Though occasional traces of the process-driven character of his previous work do emerge, In the Sea of Ionia exudes a more organic feel. Indexed as a single, fifteen-minute work, the opening 51 Nocturnes (2011) presents dramatically contrasting vignettes played without interruption. Moods vary throughout, with Lentz juxtaposing episodes of wistful reverie and dramatic intensity, and Kallay's elegant playing brings these chiming, mercurial miniatures to life in a way that does justice to Lentz's kaleidoscopic vision. If the shorter Pacific Coast Highway (2014) sounds denser by comparison, it most assuredly is, considering that it's scored for three pianos, all of course played by Kallay. It's also less melodically driven than 51 Nocturnes, with the focus this time on rolling, polyrhythmic clusters of continuously shifting harmonies.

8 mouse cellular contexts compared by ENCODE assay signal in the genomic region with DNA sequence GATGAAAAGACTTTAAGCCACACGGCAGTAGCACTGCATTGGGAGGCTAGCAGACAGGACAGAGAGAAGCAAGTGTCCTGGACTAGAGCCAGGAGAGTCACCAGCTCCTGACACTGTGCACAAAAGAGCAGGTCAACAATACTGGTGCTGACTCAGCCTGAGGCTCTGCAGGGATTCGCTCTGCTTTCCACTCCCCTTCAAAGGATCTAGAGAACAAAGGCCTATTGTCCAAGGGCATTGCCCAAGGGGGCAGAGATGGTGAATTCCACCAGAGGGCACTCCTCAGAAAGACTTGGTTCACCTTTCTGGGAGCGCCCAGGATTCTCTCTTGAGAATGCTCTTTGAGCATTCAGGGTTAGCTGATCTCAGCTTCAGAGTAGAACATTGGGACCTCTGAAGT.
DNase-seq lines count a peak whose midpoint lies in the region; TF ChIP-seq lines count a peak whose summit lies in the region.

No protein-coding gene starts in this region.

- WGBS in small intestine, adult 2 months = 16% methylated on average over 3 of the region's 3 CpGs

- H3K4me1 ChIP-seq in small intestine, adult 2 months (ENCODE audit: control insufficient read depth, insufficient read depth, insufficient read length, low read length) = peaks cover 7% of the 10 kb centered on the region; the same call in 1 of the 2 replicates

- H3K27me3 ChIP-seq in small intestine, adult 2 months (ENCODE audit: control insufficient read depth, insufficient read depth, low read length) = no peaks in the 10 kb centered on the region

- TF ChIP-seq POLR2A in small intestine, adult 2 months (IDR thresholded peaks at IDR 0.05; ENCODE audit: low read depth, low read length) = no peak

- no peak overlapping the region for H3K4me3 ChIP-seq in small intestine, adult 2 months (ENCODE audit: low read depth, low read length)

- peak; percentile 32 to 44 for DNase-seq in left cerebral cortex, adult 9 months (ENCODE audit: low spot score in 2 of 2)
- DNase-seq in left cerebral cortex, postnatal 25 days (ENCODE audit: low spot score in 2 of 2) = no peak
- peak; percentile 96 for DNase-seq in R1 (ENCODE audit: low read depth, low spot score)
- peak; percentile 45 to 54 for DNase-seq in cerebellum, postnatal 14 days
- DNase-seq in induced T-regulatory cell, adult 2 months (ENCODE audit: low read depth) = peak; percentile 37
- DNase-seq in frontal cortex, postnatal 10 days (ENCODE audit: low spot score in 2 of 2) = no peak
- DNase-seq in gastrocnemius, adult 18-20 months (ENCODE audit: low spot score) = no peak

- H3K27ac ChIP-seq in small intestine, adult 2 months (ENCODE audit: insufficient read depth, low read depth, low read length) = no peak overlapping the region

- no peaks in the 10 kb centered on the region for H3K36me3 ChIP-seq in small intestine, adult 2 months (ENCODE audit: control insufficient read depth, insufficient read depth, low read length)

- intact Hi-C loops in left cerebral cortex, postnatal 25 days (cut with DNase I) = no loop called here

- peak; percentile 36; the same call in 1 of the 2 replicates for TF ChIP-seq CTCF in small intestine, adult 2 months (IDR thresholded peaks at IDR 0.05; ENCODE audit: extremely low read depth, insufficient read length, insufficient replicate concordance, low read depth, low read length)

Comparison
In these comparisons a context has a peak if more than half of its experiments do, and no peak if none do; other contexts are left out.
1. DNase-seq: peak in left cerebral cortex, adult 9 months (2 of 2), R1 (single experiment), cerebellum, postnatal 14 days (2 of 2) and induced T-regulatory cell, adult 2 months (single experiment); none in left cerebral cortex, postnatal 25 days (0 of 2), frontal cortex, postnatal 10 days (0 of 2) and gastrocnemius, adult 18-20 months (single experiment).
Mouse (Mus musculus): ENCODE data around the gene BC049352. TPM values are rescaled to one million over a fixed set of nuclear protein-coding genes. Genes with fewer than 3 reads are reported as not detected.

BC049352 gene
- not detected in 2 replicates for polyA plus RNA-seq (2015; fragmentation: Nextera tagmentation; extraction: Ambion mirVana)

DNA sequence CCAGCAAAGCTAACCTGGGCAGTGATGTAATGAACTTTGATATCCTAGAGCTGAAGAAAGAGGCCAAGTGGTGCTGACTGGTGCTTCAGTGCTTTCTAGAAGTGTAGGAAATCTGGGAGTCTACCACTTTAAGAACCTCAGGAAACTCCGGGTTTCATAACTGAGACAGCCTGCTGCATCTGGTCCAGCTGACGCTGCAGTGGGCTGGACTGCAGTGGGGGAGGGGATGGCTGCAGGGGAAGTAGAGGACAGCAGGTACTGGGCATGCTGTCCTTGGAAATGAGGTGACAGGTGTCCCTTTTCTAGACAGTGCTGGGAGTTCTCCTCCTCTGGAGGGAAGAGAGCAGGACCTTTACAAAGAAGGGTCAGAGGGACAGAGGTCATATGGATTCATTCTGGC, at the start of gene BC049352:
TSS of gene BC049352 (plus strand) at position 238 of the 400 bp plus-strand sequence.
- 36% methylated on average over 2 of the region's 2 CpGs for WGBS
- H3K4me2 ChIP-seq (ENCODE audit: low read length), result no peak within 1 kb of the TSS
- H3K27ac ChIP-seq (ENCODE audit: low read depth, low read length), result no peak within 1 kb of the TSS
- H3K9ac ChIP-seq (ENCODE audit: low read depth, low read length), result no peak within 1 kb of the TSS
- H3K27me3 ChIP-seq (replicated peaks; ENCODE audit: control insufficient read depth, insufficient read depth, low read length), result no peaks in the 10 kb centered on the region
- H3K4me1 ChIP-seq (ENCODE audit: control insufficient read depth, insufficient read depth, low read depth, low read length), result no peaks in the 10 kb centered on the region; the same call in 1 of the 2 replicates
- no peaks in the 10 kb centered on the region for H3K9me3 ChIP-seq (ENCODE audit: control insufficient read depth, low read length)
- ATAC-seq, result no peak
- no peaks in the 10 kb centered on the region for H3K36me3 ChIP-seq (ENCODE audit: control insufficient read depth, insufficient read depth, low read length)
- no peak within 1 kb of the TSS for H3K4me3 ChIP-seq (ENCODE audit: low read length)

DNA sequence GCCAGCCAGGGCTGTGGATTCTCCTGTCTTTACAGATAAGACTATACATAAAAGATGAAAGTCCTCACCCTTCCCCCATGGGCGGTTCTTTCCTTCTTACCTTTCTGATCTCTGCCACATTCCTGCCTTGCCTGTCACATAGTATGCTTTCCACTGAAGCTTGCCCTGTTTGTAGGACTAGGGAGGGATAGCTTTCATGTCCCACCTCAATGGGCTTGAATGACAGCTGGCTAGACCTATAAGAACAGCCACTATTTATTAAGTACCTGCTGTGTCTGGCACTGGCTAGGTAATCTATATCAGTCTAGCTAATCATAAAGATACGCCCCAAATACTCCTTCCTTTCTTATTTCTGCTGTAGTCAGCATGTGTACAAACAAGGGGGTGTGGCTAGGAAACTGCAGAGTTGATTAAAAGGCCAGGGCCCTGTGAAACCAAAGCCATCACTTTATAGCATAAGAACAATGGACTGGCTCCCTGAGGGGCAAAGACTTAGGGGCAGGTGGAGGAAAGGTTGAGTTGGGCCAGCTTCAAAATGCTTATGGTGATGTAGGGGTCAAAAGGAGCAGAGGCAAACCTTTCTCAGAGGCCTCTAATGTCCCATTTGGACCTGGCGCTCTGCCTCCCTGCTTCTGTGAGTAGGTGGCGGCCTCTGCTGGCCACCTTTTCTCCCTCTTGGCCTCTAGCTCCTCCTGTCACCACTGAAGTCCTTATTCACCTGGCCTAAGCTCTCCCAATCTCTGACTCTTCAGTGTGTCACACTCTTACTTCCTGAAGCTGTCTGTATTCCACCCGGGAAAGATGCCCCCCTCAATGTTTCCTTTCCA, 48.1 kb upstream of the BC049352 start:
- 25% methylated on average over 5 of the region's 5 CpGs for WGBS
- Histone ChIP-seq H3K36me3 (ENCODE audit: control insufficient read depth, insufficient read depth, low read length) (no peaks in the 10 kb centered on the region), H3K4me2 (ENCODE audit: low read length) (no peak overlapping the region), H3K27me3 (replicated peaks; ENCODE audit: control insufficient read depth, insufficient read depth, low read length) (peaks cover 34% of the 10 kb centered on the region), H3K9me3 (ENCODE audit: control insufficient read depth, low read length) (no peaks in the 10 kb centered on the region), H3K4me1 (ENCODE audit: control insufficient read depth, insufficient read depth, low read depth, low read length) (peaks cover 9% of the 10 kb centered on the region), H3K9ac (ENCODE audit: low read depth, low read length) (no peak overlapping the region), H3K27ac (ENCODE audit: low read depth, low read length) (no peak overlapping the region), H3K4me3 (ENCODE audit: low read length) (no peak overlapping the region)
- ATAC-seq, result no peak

At twenty-three minutes the album's longest work, Dorchester Tropes (2008–09) sees Kallay exploring in a four-movement solo piano setting an even greater range of dynamics and styles than In the Sea of Ionia. By way of illustration, compare the elegiac classicism of “Moswetuset” movement to the rollicking R&B feel of “Pocapawnet.” The final piece, the nineteen-minute In the Sea of Ionia (2007–08), revisits the multi-piano approach of Pacific Coast Highway though bolsters the density by featuring seven pianos this time. Of the four works on the release, it's the one that's most emblematic of Lentz's established style. Filled with rapid-fire runs and cross-patterns, the piece builds in activity and intensity as it progresses, though occasional episodes of calm arise at judicious intervals, too. Such intervals don't last long, however, as Kallay resumes the rapid ascent soon after each quiet passage surfaces. As I listen to these recordings, I'm reminded once again of the invaluable contributions Cold Blue has made to the musical landscape over so many years. That the West coast label has been a primary outlet for the works of Adams and Lentz, as well as so many others, is something for which any listener appreciative of high-calibre contemporary music must be grateful.